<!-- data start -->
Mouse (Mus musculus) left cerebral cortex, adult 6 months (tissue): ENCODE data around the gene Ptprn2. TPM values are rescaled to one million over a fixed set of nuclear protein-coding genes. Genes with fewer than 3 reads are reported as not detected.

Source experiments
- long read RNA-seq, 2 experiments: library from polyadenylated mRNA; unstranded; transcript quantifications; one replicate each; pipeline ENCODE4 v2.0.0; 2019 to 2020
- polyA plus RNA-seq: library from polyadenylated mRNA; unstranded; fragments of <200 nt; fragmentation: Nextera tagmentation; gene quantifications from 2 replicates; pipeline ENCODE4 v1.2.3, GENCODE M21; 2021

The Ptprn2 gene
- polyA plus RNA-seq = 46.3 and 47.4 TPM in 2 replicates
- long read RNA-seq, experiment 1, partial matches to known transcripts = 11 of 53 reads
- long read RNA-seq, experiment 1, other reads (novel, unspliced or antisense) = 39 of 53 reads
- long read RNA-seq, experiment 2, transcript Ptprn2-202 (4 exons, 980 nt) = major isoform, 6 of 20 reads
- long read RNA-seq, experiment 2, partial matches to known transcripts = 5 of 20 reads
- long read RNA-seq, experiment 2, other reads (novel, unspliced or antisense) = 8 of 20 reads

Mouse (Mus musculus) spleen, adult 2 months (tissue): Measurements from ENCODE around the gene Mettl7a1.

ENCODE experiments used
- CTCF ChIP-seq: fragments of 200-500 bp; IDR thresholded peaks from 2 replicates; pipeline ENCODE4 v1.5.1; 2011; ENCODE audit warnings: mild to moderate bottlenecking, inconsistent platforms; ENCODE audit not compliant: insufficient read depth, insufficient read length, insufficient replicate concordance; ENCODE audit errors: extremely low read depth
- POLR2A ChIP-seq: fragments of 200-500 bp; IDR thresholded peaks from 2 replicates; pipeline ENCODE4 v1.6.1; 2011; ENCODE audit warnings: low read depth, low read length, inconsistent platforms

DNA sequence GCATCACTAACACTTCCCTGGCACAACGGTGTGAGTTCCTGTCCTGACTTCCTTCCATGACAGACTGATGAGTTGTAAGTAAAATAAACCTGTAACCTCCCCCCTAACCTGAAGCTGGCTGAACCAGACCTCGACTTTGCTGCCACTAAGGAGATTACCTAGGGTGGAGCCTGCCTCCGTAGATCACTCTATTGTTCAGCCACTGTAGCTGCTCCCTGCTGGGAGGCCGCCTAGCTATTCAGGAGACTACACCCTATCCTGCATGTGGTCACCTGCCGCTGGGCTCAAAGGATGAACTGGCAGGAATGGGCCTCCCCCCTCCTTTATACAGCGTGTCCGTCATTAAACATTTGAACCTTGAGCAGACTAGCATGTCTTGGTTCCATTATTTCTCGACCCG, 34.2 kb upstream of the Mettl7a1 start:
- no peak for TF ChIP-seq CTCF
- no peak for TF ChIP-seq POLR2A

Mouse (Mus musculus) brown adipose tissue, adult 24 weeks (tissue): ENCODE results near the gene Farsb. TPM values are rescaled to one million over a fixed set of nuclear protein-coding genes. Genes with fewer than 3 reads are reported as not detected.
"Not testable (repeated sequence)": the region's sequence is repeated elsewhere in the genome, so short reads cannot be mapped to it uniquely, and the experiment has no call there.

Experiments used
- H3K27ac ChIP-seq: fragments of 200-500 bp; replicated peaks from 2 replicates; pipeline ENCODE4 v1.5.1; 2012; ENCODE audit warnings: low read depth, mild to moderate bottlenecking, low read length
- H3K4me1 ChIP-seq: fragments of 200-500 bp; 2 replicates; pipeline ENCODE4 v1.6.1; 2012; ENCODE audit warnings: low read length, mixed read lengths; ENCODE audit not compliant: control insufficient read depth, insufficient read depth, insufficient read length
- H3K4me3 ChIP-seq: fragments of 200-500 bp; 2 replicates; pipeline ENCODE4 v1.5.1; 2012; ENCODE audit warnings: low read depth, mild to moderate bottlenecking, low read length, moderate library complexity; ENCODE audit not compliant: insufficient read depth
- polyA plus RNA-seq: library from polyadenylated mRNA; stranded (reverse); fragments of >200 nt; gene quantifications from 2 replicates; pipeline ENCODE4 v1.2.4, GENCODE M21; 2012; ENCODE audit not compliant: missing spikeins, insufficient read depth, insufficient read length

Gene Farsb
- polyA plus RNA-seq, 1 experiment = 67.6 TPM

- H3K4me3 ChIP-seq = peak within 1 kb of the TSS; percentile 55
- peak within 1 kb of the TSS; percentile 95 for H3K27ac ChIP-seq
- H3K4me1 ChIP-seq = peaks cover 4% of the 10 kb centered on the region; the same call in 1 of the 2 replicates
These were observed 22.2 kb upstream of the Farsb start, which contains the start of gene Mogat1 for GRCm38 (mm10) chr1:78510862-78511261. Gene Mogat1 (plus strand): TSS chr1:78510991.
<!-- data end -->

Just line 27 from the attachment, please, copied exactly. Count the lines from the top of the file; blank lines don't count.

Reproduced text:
- polyA plus RNA-seq, 1 experiment = 67.6 TPM